She takes on everyone. News channels who spend days covering “Shilpa Shetty’s relationship with Prince William”. The constant war between Hindi news channels and English channels, with its very recognisable stars. The big city star anchors who exploit their small town journalistic contacts, for whom a story is just that, a story. The appalling medical care that sees patients putting on the IV drip themselves. The schemes, from Lal Bahadur to Indira Yojana to Jawahar Yojana named after prime ministers of the past. The politicians, only too ready to play one against the other, Centre against state, one caste against another.
A Dalit leader called Pappu Lal gifts Natha a huge television set, while an eager-beaver babu hands out a ‘Lal Bahadur’ (a hand pump in bureaucratic parlance) to the farmer. He has no use for either. A local henchman whose mobile ringtone goes Pappu can’t dance saala throws his own rough and ready brand of politics into the mix.
The sneaky, oily politician played by Naseeruddin Shah who is worried that the star anchor is ignoring him. The tea drinking bureaucrat who wants a fact finding mission for everything. The chief minister with a pappu cant dance ringtone who is desperate before a by-election. The government machinery that provides a handpump but no money to fit it, that gives a poor landless farmer a TV but no food to eat, and that asks him to die so his family can at least claim the Rs.1 lakh compensation for families of those farmers who commit suicides.
It’s also about the price of fame in contemporary India. Natha (Omkar Das Manikpuri), the farmer who is encouraged to commit suicide by his good-for-nothing brother (Raghubir Yadav) becomes a celebrity, his little home with the handpump in the centre, the focus of the media circus. So much so he cannot even do potty without being accompanied by guards. One party wants him to die and become a martyr, another wants him to stay alive. The city folk adopt him, staging candlelight vigils.
Not just because it was shot in an actual village, Badwai in Madhya Pradesh, or because Rizvi and her crew spent 45 days just prepping for the film–so much so that her actors gave villagers their new clothes and asked them for their worn ones. But because Rizvi is such an acute observer.
The high point of the film indeed is its smart and sassy script. But more than all this, it’s the life-like portrayals that add a refreshing authenticity to the film. Handpicking the actors mostly from Habib Tanvir’s famed Naya Theatre troupe was indeed a coup for debutant director Anusha Rizvi. The show stealers here are Raghuvir Yadav, Omkar Das Manikpuri and Farrukh Jaffer. Jaffer’s old and acrimonious mom act is absolutely brilliant, even as Natha’s face mirrors the pain, anguish and confusion of a simpleton trapped between the contradictory pulls of a hungry family on the one side and an uncaring state — and polity — on the other. The music of the film deserves a special mention, with folksy lyrics and tunes by Indian Ocean, Nageen Tanvir, Brij Mandal and the rest. Just a word of caution: The film does tend to get repetitive midway and the story goes a bit low on the emotional conflict of Natha and his family, leaving them mostly as bystanders in the circus that revolves around them.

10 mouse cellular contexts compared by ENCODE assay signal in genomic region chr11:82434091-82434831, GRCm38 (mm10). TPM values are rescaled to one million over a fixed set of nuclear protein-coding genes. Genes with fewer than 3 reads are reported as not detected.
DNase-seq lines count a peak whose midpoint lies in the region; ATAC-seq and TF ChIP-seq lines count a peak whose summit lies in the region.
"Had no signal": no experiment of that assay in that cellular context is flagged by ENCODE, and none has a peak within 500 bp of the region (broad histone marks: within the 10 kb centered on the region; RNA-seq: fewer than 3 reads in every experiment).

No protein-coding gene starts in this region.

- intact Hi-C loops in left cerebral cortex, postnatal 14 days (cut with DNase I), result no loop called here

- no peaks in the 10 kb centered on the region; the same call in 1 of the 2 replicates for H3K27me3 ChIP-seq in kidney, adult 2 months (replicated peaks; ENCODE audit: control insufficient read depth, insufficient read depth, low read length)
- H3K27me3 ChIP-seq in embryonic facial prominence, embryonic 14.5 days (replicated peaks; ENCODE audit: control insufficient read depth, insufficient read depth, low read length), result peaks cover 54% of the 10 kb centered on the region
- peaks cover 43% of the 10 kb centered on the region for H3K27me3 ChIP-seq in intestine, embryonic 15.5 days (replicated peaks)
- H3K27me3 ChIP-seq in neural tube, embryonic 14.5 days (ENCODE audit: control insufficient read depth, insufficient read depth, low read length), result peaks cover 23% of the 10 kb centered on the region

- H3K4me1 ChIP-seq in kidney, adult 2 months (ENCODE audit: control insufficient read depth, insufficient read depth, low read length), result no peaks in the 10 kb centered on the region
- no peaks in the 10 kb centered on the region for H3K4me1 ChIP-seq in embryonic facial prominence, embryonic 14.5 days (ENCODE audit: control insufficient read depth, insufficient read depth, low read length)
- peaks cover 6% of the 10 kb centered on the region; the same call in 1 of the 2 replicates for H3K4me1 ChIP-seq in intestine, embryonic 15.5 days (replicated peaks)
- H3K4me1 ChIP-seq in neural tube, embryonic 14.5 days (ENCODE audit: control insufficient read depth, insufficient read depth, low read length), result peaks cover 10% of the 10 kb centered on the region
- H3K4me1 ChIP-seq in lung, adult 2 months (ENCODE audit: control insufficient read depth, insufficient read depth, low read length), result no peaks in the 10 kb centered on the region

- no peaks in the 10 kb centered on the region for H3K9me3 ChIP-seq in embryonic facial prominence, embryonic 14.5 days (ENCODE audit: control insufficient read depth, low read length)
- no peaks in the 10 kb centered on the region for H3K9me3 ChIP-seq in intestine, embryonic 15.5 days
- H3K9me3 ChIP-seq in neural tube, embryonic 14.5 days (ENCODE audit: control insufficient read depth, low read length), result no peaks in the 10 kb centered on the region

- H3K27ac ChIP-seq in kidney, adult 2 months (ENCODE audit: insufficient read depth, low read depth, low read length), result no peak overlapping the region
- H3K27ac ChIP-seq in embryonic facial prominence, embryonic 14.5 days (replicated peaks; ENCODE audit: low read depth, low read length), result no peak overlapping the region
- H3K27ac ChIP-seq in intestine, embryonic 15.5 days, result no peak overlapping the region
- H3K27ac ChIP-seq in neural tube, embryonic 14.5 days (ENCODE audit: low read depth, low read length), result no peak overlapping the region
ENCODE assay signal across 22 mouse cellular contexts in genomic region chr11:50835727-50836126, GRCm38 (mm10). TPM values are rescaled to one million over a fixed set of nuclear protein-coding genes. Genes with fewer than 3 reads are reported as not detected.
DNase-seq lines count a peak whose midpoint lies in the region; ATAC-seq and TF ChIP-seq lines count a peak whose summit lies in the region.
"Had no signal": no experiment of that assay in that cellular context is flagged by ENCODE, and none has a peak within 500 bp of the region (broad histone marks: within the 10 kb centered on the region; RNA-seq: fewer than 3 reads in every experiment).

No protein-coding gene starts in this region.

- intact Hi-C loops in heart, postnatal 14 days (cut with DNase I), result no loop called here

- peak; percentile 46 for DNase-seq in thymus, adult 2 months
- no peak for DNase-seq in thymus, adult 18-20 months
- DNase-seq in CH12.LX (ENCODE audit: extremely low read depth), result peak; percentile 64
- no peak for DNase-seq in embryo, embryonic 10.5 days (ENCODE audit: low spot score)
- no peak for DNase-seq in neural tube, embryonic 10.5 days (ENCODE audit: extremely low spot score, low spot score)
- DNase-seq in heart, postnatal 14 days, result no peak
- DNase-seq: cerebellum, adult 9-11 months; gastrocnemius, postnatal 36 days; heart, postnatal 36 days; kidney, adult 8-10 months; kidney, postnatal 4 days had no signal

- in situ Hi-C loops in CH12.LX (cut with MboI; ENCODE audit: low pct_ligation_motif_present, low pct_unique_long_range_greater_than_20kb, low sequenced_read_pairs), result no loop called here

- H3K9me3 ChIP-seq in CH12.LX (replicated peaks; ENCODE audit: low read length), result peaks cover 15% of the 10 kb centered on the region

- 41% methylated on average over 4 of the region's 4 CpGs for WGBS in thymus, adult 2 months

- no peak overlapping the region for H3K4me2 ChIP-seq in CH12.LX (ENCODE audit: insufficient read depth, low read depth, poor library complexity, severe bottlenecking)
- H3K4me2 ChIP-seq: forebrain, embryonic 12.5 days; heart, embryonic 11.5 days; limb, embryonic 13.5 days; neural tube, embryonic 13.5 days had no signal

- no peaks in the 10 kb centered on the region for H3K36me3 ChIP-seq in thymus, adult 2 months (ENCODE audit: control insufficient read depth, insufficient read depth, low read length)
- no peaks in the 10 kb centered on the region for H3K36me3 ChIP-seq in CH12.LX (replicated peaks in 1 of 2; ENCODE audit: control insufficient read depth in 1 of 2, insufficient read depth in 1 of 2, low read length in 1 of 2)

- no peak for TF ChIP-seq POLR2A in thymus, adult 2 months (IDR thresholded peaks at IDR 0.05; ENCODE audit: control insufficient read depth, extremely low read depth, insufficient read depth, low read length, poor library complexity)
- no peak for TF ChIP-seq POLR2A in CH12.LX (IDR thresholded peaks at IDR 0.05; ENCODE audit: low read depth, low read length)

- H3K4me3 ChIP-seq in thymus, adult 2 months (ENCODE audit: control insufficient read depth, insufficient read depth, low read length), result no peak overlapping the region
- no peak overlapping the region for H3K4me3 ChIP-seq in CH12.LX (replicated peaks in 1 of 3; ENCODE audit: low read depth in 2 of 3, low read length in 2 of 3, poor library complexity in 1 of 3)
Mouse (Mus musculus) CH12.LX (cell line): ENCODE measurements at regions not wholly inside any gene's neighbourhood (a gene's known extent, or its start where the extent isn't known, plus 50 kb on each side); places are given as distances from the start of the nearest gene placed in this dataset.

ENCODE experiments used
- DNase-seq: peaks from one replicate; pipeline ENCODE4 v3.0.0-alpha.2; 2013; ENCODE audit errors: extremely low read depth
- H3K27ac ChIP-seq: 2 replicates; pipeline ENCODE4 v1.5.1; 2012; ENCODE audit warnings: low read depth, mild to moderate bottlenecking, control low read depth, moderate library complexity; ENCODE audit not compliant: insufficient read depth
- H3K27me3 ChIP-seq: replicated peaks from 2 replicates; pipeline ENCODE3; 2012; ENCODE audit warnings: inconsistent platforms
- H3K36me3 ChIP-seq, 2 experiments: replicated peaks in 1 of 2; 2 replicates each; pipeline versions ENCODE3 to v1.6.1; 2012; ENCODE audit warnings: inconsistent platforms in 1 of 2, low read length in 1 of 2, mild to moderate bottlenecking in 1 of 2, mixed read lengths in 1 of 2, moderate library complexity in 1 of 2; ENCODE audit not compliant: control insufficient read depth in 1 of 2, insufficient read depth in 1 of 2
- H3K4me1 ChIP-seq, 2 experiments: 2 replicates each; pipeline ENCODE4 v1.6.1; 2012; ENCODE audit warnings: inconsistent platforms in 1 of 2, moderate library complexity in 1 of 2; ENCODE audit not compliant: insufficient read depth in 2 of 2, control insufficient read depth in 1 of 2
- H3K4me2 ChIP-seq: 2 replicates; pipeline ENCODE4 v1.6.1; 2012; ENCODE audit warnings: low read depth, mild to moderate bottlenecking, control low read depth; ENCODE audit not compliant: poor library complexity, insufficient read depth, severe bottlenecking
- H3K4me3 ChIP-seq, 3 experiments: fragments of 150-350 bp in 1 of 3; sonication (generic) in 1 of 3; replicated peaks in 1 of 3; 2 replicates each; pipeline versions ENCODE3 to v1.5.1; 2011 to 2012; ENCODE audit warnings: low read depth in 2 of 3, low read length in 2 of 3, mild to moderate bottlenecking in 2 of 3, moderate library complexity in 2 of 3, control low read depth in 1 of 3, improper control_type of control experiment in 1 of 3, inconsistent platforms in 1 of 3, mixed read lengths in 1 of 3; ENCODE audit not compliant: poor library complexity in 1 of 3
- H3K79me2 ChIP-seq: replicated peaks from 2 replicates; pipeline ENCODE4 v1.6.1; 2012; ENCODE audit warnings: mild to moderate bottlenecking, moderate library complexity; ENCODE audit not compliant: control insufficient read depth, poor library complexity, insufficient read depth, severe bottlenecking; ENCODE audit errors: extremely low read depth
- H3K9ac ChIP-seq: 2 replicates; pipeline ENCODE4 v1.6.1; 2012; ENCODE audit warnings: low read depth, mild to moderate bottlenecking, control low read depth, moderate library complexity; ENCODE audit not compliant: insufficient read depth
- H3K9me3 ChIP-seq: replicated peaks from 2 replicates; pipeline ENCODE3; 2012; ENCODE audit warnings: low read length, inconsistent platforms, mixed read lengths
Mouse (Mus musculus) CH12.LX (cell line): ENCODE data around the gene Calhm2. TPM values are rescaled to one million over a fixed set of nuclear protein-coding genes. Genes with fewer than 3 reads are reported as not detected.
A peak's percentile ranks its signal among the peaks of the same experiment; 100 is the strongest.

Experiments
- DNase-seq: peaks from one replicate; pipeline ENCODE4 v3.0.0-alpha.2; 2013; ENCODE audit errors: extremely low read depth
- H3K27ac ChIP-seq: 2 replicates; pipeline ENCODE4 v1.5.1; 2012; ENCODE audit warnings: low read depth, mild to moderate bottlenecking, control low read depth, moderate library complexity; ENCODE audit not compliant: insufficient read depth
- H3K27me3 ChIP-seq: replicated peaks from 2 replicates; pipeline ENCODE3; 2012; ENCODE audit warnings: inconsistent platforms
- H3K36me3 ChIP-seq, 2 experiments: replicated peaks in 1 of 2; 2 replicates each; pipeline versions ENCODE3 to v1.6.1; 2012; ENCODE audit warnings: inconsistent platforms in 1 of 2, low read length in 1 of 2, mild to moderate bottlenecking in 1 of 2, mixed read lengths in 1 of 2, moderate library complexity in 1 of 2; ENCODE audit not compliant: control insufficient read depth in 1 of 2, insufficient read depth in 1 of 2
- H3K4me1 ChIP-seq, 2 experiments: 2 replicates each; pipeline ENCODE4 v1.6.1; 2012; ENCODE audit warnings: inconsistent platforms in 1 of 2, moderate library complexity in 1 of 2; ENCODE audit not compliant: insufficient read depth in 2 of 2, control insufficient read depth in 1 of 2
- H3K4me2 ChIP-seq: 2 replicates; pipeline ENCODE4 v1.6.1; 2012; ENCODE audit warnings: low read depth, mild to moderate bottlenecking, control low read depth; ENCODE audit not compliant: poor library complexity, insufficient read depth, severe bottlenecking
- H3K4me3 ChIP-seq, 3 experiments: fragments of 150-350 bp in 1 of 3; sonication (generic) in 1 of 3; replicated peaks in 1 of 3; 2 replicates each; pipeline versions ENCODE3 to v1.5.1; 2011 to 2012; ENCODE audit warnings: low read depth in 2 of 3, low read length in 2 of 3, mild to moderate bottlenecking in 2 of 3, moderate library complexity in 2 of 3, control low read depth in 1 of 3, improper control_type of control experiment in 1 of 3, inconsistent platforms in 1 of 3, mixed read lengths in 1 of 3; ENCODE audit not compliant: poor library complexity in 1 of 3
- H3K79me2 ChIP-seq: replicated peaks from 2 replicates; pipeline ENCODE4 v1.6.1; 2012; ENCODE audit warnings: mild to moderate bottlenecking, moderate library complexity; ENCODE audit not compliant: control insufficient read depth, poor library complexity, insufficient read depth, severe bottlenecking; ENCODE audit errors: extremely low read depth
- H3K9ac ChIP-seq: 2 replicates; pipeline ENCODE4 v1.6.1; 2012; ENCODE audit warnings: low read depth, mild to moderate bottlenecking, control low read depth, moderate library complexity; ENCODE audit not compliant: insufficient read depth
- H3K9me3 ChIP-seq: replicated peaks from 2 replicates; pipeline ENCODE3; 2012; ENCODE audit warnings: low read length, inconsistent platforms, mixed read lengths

The film explores the clinical and incongruous response of the media and the ruling establishment to what is a life and death question for a farmer on the brink of becoming just another statistic in a never-ending tale of woes. This coldness is best captured in the nonchalant refrain of the natty agriculture secretary: “we must wait for the court’s order.”
A film that ends by informing the audience that “8 million farmers quit agriculture in India between 1991 and 2001″ and does so with the muscular backing of Bollywood superstar Aamir Khan and UTV Motion Pictures, one of the biggest production houses of the Mumbai movie industry, is nothing short of a miracle.

Farmers in India became the centre of considerable concern in the 1990s when the journalist P Sainath highlighted the large number of suicides among them. Official reports initially denied the farmer suicides but as more and more information came to light the government began to accept that farmers in India were under considerable stress. On figures there was much debate since the issue was so emotive. More than 17,500 farmers a year killed themselves between 2002 and 2006, according to experts who have analyzed government statistics. Others traced the increase in farmer suicides to the early 1990s. It was said, a comprehensive all-India study is still awaited, that most suicides occurred in states of Andhra Pradesh, Maharashtra, Karnataka, Kerala and Punjab.The situation was grim enough to force at least the Maharashtra government to set up a dedicated office to deal with farmers distress.
In 2006, the state of Maharashtra, with 4,453 farmers’ suicides accounted for over a quarter of the all-India total of 17,060, according to the National Crime Records Bureau (NCRB). NCRB also stated that there were at least 16,196 farmers’ suicides in India in 2008, bringing the total since 1997 to 199,132 .According to another study by the Bureau, while the number of farm suicides increased since 2001, the number of farmers has fallen, as thousands abandoning agriculture in distress. According to government data, over 5,000 farmers committed suicide in 2005-2009 in Maharashtra, while 1,313 cases reported by Andhra Pradesh between 2005 and 2007. In Karnataka the number stood at 1,003, since 2005-06 till August 2009. According to NCRB database number of suicides during 2005-2009 in Gujarat 387, Kerala 905, Punjab 75 and Tamil Nadu 26.In April 2009, the state of Chattisgarh reported 1,500 farmers committed suicide due to debt and crop failure. At least 17,368 Indian farmers killed themselves in 2009, the worst figure for farm suicides in six years, according to data of the National Crime Records Bureau (NCRB).